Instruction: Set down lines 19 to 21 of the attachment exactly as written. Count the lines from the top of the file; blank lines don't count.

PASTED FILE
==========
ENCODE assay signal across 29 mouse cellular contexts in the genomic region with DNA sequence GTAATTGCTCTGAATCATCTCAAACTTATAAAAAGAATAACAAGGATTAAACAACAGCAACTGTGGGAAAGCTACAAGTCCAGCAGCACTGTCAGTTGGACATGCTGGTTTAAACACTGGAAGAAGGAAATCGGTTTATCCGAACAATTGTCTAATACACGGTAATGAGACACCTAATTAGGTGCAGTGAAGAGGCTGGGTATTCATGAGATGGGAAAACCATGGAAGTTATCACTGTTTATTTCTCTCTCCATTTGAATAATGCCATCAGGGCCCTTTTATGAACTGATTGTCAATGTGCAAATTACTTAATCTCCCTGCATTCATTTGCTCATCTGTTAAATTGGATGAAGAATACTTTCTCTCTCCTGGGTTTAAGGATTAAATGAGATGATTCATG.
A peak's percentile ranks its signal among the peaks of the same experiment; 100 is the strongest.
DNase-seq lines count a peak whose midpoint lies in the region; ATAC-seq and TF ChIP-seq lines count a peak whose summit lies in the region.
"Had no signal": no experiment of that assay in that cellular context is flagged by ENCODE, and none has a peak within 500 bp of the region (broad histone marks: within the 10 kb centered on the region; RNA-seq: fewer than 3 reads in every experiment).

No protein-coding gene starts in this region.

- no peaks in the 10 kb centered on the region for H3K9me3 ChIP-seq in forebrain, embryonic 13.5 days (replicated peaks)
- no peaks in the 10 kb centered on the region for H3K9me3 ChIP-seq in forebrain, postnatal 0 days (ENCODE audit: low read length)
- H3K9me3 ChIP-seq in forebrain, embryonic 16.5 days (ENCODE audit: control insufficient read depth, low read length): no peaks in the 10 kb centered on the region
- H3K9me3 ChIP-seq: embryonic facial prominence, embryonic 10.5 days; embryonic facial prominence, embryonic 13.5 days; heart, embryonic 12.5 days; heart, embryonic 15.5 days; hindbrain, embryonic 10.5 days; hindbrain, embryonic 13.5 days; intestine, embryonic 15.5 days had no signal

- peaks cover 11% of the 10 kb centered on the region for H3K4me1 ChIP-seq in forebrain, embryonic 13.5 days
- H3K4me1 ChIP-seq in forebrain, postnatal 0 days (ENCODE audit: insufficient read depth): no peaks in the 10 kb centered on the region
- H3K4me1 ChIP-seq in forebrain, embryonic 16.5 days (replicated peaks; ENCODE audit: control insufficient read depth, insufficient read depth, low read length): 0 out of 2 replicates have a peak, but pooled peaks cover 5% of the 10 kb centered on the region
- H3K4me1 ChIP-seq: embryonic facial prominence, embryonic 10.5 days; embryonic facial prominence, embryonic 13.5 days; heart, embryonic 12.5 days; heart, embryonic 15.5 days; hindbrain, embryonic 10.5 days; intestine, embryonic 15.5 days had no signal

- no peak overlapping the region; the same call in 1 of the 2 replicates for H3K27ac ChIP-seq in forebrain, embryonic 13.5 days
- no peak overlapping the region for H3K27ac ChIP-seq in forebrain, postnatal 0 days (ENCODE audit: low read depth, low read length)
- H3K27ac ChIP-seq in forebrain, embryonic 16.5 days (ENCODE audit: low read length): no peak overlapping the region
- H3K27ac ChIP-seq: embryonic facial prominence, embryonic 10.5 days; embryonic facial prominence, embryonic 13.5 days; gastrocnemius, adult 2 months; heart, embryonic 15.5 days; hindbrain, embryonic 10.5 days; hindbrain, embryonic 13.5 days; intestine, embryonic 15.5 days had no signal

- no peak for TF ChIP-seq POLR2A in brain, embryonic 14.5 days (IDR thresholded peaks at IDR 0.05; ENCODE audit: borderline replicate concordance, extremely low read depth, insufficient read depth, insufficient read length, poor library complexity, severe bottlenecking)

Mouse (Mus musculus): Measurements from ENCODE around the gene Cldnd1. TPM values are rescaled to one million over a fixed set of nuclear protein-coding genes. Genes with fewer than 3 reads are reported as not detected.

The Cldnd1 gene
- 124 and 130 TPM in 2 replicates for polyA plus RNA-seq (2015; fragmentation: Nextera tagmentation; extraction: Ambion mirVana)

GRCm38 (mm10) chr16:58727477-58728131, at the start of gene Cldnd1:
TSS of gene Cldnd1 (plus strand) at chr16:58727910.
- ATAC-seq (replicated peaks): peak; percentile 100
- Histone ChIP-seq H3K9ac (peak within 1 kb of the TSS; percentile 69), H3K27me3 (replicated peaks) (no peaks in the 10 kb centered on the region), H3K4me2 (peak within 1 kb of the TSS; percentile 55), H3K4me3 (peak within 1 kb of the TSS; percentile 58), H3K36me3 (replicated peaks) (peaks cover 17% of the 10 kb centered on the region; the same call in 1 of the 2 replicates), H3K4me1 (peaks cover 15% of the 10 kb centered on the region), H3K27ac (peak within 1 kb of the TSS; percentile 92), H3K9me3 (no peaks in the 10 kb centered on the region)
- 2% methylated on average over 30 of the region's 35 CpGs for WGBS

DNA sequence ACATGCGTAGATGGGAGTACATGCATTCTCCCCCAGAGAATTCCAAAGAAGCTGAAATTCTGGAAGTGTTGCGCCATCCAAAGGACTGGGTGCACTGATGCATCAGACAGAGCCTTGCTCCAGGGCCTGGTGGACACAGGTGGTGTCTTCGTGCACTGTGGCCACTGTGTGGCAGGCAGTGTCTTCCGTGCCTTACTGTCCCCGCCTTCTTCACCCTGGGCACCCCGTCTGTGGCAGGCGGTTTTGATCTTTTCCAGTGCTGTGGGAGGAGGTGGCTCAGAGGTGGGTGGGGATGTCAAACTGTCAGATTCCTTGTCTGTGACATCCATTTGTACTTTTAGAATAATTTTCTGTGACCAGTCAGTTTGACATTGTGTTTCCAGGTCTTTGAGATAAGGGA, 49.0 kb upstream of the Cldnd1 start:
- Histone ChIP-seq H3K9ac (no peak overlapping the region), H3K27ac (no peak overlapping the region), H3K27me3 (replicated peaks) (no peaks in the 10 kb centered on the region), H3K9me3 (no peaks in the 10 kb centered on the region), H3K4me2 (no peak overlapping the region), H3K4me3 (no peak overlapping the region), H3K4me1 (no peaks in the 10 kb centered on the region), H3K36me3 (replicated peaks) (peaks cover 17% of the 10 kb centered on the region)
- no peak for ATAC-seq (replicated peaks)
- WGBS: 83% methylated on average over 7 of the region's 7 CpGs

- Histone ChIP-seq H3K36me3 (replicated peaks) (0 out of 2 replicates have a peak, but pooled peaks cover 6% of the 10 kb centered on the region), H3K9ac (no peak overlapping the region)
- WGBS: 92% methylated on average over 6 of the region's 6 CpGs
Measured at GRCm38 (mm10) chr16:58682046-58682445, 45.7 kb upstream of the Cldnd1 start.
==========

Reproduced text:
Mouse (Mus musculus): Measurements from ENCODE around the gene Cldnd1. TPM values are rescaled to one million over a fixed set of nuclear protein-coding genes. Genes with fewer than 3 reads are reported as not detected.

The Cldnd1 gene
- 124 and 130 TPM in 2 replicates for polyA plus RNA-seq (2015; fragmentation: Nextera tagmentation; extraction: Ambion mirVana)